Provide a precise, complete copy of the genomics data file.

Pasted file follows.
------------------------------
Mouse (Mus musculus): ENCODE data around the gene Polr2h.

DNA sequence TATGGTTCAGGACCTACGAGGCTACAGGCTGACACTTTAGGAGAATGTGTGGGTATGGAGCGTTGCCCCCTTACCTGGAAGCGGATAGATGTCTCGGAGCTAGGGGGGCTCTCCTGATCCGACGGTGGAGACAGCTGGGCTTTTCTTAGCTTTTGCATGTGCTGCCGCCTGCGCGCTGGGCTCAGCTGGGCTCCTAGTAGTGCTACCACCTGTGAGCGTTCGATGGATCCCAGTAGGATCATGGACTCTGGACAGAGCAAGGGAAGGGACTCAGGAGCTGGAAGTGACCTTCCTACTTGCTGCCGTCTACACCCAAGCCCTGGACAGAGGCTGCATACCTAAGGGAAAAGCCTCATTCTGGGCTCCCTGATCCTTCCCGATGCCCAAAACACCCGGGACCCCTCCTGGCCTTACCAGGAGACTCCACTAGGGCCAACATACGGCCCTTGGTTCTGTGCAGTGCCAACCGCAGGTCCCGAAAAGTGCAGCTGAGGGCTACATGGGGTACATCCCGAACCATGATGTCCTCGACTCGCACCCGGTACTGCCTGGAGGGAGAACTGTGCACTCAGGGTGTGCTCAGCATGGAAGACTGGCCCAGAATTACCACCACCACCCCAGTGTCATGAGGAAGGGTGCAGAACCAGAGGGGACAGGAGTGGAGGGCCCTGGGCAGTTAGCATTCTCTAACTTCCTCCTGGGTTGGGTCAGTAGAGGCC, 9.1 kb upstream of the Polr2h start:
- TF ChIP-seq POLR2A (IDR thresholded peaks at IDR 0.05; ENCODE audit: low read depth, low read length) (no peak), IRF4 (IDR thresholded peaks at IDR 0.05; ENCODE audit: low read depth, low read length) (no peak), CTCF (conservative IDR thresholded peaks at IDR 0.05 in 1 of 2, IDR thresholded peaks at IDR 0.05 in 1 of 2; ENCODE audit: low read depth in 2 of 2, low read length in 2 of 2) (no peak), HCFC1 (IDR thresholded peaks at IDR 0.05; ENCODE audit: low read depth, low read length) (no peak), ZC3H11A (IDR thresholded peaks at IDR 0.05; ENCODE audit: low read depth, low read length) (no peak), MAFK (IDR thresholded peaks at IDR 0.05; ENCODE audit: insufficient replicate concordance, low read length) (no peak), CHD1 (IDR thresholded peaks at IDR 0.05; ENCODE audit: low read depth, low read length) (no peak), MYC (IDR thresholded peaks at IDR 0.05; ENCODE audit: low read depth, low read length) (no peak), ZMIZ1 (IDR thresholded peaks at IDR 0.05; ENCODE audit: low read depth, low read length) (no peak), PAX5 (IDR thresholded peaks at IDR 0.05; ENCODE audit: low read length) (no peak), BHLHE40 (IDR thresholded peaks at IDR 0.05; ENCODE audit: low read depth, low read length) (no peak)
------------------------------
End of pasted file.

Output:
Mouse (Mus musculus): ENCODE data around the gene Polr2h.

DNA sequence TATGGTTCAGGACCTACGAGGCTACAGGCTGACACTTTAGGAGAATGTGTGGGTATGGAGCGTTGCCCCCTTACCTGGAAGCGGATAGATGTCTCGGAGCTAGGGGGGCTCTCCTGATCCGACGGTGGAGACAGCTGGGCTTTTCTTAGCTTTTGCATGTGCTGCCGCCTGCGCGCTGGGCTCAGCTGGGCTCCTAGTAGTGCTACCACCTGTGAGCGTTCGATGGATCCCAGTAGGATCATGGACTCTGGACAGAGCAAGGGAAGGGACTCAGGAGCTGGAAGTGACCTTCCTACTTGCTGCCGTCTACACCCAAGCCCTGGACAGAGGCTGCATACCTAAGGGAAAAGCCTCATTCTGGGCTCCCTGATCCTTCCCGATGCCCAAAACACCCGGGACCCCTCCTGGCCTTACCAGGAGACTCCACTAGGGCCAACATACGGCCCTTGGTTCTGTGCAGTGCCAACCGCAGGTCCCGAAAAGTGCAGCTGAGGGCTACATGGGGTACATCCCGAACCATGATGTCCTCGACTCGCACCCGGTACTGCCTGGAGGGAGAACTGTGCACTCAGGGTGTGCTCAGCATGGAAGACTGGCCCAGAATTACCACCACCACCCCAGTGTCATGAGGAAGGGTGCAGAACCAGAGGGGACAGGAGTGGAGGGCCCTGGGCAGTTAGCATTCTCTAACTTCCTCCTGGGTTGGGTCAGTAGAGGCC, 9.1 kb upstream of the Polr2h start:
- TF ChIP-seq POLR2A (IDR thresholded peaks at IDR 0.05; ENCODE audit: low read depth, low read length) (no peak), IRF4 (IDR thresholded peaks at IDR 0.05; ENCODE audit: low read depth, low read length) (no peak), CTCF (conservative IDR thresholded peaks at IDR 0.05 in 1 of 2, IDR thresholded peaks at IDR 0.05 in 1 of 2; ENCODE audit: low read depth in 2 of 2, low read length in 2 of 2) (no peak), HCFC1 (IDR thresholded peaks at IDR 0.05; ENCODE audit: low read depth, low read length) (no peak), ZC3H11A (IDR thresholded peaks at IDR 0.05; ENCODE audit: low read depth, low read length) (no peak), MAFK (IDR thresholded peaks at IDR 0.05; ENCODE audit: insufficient replicate concordance, low read length) (no peak), CHD1 (IDR thresholded peaks at IDR 0.05; ENCODE audit: low read depth, low read length) (no peak), MYC (IDR thresholded peaks at IDR 0.05; ENCODE audit: low read depth, low read length) (no peak), ZMIZ1 (IDR thresholded peaks at IDR 0.05; ENCODE audit: low read depth, low read length) (no peak), PAX5 (IDR thresholded peaks at IDR 0.05; ENCODE audit: low read length) (no peak), BHLHE40 (IDR thresholded peaks at IDR 0.05; ENCODE audit: low read depth, low read length) (no peak)